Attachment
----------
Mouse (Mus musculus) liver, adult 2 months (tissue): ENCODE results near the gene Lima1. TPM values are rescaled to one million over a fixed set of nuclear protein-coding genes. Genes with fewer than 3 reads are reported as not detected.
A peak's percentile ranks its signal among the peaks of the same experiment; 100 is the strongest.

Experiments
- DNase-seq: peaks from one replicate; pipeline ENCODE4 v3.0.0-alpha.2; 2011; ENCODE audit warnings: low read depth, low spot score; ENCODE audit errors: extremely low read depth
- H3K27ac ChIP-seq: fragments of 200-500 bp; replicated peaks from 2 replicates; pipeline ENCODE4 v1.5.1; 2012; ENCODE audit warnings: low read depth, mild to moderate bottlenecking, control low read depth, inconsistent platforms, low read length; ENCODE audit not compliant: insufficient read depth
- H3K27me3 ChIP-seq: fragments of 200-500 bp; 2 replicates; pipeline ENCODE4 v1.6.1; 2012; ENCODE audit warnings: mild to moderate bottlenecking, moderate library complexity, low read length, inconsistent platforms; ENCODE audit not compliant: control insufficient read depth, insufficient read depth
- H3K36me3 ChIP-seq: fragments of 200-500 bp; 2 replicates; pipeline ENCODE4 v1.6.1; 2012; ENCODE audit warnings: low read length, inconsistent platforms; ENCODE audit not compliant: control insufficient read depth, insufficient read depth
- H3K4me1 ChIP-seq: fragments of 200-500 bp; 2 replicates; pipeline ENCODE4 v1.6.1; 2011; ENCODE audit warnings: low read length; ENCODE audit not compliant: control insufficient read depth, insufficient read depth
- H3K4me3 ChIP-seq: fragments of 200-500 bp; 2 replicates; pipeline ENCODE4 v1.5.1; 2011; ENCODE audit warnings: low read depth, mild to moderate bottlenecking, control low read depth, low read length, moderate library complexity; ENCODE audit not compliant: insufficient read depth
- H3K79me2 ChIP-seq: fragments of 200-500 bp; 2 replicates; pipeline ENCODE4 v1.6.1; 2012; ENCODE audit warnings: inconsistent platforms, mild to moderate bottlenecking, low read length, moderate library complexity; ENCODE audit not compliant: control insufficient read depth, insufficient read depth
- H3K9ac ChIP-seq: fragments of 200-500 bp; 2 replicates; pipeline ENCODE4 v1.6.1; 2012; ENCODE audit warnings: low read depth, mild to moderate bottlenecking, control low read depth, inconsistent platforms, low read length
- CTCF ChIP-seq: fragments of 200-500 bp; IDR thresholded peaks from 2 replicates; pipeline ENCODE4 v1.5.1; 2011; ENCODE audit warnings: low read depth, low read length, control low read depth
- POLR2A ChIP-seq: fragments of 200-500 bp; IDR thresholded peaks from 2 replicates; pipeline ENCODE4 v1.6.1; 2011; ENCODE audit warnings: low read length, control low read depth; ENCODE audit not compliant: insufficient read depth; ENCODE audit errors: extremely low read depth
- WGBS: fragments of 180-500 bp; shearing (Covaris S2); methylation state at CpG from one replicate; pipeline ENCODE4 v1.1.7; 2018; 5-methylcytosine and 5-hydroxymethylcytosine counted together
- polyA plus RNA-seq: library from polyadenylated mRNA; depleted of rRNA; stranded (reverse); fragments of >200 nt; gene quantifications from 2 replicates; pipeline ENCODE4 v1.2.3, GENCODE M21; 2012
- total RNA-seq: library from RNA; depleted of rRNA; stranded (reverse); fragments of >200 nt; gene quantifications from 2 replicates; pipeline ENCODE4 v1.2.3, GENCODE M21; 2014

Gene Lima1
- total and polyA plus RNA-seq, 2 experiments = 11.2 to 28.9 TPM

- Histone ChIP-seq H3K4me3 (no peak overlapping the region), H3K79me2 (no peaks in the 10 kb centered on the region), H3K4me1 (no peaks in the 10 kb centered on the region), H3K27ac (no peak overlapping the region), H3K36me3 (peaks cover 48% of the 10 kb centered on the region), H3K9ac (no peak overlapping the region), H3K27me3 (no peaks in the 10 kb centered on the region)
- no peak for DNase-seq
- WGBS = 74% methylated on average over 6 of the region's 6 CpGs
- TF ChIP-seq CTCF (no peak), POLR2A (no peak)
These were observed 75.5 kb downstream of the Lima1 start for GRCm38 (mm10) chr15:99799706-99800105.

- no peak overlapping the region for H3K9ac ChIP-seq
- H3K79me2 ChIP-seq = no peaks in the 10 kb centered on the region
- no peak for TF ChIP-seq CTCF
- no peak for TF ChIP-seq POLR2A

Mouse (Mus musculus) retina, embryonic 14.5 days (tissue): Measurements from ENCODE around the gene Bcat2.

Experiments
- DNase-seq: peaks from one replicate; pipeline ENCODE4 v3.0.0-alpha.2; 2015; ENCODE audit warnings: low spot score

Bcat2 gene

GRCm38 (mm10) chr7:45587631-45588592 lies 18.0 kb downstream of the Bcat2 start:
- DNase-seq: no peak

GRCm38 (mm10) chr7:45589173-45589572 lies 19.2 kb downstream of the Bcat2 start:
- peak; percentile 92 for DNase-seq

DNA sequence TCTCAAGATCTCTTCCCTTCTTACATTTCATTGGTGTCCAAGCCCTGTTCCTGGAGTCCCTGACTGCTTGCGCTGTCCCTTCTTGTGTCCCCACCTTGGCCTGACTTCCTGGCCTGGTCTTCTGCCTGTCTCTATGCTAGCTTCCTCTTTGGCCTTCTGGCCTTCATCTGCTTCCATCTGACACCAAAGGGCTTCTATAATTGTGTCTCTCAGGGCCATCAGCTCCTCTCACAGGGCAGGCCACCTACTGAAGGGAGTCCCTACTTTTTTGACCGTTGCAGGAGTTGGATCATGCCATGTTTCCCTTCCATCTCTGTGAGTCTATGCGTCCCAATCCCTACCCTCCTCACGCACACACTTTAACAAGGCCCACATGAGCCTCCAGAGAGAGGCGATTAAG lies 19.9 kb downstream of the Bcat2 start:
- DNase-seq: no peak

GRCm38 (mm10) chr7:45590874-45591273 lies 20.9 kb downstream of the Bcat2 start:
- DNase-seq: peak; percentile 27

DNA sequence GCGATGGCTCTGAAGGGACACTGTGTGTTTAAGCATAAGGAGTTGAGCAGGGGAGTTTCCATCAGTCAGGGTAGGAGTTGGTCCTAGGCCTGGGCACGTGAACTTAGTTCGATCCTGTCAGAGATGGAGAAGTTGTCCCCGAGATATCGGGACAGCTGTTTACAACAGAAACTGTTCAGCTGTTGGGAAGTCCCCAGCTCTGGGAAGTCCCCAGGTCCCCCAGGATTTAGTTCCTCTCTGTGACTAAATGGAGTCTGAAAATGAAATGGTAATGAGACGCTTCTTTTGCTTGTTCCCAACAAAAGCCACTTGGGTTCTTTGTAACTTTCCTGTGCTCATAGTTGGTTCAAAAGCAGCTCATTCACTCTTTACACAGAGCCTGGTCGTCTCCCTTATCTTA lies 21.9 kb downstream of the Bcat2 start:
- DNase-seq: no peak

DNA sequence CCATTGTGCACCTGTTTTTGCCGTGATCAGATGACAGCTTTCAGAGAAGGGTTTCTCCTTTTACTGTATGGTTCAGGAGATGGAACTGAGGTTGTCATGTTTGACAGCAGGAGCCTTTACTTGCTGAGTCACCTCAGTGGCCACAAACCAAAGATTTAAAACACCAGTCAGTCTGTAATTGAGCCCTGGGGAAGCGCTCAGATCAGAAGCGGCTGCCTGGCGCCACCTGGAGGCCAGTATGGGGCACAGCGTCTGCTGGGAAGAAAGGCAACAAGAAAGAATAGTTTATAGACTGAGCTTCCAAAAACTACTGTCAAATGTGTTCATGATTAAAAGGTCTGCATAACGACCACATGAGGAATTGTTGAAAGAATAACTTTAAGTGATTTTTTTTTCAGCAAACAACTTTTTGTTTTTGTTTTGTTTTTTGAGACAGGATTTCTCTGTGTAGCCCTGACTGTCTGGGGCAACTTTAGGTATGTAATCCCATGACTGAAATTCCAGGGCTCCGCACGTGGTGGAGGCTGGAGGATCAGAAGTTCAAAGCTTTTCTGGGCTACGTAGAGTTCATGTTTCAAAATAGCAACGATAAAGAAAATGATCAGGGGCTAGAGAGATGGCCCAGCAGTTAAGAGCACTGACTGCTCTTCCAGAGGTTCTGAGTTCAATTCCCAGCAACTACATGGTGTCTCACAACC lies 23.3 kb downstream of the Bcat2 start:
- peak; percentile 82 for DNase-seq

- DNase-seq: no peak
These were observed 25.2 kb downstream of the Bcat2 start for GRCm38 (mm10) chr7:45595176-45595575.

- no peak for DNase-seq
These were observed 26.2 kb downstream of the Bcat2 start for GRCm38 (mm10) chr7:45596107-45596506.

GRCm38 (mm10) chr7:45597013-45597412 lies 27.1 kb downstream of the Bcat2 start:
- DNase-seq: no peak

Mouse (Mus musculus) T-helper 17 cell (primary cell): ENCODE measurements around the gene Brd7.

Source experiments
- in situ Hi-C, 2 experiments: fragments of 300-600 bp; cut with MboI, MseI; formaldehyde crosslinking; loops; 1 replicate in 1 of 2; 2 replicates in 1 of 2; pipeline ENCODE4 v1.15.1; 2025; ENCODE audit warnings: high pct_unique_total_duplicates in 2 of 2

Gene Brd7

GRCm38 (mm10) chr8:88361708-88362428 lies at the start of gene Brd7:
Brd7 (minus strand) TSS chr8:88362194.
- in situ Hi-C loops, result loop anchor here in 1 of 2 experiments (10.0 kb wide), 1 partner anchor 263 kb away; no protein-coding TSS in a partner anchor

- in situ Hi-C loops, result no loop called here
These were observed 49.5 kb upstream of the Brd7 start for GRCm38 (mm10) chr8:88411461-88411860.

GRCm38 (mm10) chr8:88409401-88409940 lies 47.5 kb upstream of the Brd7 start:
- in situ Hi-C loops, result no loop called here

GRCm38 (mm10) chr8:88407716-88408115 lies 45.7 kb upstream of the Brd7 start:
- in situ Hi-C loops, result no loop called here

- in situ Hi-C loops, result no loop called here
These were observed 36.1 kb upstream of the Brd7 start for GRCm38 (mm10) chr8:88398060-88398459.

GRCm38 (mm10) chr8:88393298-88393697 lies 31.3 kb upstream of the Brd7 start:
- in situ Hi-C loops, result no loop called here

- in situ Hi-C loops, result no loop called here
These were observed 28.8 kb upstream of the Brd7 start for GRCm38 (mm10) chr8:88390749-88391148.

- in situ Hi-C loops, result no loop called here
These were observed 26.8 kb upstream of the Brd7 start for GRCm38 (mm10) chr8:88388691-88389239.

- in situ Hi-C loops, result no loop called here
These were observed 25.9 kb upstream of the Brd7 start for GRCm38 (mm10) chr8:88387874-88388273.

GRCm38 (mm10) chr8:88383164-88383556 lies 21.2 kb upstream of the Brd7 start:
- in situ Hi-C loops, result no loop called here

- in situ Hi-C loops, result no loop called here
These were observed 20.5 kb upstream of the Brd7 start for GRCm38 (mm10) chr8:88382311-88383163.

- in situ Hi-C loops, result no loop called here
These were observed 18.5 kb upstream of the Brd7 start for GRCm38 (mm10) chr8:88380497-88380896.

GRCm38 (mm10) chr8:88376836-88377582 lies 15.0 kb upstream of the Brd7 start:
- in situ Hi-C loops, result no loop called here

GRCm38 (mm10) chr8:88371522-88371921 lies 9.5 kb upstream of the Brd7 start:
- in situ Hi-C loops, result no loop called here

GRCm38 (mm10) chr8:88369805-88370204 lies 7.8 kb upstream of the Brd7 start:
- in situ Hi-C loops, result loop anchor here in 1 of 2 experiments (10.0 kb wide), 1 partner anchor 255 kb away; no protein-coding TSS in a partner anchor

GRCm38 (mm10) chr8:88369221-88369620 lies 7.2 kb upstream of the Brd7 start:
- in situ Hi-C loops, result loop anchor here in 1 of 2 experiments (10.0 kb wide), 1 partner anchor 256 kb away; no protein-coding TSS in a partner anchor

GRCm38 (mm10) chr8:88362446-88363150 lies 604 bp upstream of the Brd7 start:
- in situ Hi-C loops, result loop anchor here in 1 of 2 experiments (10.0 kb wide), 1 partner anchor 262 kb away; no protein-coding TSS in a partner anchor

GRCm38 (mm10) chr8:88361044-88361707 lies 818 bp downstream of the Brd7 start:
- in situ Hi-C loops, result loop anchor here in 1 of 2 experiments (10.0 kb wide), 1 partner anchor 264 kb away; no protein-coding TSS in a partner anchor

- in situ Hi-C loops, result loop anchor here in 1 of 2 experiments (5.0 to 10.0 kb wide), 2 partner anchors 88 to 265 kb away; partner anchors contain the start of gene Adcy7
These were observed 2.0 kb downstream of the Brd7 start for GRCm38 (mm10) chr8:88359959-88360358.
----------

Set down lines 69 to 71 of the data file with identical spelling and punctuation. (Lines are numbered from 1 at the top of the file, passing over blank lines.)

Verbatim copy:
- in situ Hi-C loops, result no loop called here
These were observed 26.8 kb upstream of the Brd7 start for GRCm38 (mm10) chr8:88388691-88389239.

- in situ Hi-C loops, result no loop called here